Peach Bottom Nuclear Plant
Do nuclear plants increase water temperature and harm water quality by discharging superheated water used to their cool reactors? We think so, and the evidence is mounting.
On July 19, 2007, the Alliance for the Chesapeake Bay’s Susquehanna Sojourn traveled from Holtwood to Conowingo Dam. Approximately .7 miles below Peach Bottom Nuclear Power Station I noticed steam rising from the water near the York County shoreline. I paddled over to investigate. The pictures shown below were taken between 12:49 and 12:54 pm.
This was not morning mist, and another paddler measured the temperature at in the middle of the channel at 102º F. The approximate location was N 39 44.726 W 76 14.875, or about 8/10 of a mile below the plant, and more to the center of Conowingo Pool. This event was particularly distressing because the prevalent notion is that the Pool is so large that Peach Bottom has less than a 2 degree effect. They have cooling units, but are not required to use them.
We are working with PA DEP to eliminate illegal discharges of limestone sediments to Codorus Creek. This problem was first discovered in early 2005. Our efforts resulted in immediate cease and desist order for quarry. This problem returned as of April 9, 2006. This was reported and once again a cease and desist order was issued and fines levied.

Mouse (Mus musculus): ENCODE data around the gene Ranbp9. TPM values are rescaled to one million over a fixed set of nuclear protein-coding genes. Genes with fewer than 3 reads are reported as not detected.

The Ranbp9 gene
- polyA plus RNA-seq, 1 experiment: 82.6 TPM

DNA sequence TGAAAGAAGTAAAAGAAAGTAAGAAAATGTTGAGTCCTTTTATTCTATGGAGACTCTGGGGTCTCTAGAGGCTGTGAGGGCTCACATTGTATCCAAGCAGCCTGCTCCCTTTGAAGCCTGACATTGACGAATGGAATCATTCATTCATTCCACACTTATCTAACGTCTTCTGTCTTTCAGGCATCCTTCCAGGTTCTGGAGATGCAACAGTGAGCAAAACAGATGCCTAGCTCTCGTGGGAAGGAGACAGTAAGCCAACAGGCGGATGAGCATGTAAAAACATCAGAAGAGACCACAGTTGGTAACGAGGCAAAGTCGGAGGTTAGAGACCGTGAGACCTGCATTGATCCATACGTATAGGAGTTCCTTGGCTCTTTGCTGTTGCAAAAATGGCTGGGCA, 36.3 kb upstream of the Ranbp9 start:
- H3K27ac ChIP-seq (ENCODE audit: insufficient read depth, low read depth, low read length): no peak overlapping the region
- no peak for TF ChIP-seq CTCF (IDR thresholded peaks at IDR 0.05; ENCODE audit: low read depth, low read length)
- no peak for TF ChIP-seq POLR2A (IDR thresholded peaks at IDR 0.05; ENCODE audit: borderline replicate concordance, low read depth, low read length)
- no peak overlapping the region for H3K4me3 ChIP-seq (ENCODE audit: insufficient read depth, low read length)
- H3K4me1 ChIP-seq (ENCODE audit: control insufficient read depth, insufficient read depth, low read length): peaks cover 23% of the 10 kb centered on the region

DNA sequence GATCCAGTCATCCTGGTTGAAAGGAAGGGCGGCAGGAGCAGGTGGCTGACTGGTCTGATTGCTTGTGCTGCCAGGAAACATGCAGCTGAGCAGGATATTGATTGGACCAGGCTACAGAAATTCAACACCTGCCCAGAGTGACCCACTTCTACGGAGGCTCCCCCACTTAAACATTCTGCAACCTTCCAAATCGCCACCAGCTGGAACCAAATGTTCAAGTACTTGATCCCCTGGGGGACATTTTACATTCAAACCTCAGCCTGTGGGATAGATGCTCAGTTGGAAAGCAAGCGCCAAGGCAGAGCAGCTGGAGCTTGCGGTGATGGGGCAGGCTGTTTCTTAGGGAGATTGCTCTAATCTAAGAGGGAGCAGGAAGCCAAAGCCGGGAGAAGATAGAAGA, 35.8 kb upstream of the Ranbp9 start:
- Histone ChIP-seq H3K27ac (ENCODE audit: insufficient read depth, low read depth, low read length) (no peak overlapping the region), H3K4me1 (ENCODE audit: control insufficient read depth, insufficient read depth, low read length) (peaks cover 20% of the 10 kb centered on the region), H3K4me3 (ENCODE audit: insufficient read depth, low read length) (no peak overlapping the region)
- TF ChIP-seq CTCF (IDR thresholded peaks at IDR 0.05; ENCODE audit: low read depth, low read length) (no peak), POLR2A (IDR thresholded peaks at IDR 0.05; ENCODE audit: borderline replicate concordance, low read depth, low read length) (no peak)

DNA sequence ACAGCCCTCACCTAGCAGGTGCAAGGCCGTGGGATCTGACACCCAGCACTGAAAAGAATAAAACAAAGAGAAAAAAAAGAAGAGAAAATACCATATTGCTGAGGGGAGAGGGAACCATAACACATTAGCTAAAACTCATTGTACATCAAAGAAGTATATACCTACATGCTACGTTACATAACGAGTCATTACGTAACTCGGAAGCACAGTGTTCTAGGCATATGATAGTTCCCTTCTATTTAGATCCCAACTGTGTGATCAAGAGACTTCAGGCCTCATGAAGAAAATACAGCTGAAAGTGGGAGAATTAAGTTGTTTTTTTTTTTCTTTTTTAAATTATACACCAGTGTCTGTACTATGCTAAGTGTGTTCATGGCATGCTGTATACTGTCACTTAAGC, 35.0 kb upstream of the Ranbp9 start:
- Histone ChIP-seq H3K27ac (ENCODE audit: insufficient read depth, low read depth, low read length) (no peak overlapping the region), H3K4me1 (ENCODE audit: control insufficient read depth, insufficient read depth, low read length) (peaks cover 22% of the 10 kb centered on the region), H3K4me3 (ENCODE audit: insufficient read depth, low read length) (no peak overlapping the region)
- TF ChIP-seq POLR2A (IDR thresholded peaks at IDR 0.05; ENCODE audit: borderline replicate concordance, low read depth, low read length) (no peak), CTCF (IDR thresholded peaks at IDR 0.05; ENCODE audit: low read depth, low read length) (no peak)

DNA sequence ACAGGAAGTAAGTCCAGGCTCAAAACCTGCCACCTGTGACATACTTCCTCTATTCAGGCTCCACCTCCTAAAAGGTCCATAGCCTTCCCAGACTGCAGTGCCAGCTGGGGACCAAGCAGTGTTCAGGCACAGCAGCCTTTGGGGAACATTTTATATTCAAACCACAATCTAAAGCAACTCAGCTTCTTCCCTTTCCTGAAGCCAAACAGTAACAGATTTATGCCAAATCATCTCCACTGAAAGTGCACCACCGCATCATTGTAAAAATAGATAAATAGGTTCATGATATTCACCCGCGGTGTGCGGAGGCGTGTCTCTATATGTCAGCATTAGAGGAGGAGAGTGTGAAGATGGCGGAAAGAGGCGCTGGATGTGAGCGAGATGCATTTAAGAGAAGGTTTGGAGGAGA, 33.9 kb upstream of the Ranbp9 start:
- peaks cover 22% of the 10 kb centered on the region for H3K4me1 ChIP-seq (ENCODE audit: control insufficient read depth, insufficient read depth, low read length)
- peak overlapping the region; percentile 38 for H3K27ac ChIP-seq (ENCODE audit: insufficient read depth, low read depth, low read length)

This quarry impacts Codorus Creek, most recently by pumping water over to a golf course, then the golf course pumps turbid clay-containing water to Codorus creek. LSR followed up with DEP and they are now looking at the turbidity before it leaves the property.
Thomasville Quarry (York Building Products)
DEP continues to ignore YBP’s proposal to clean the channel.Â We are working to eliminate illegal turbid clay discharges. DEP has fined the quarry $2600 due to reporting by LSR. The Quarry is now under a schedule to expand settling areas and clean concrete channel that is embedded with clay that washes into creek even when the company is not pumping.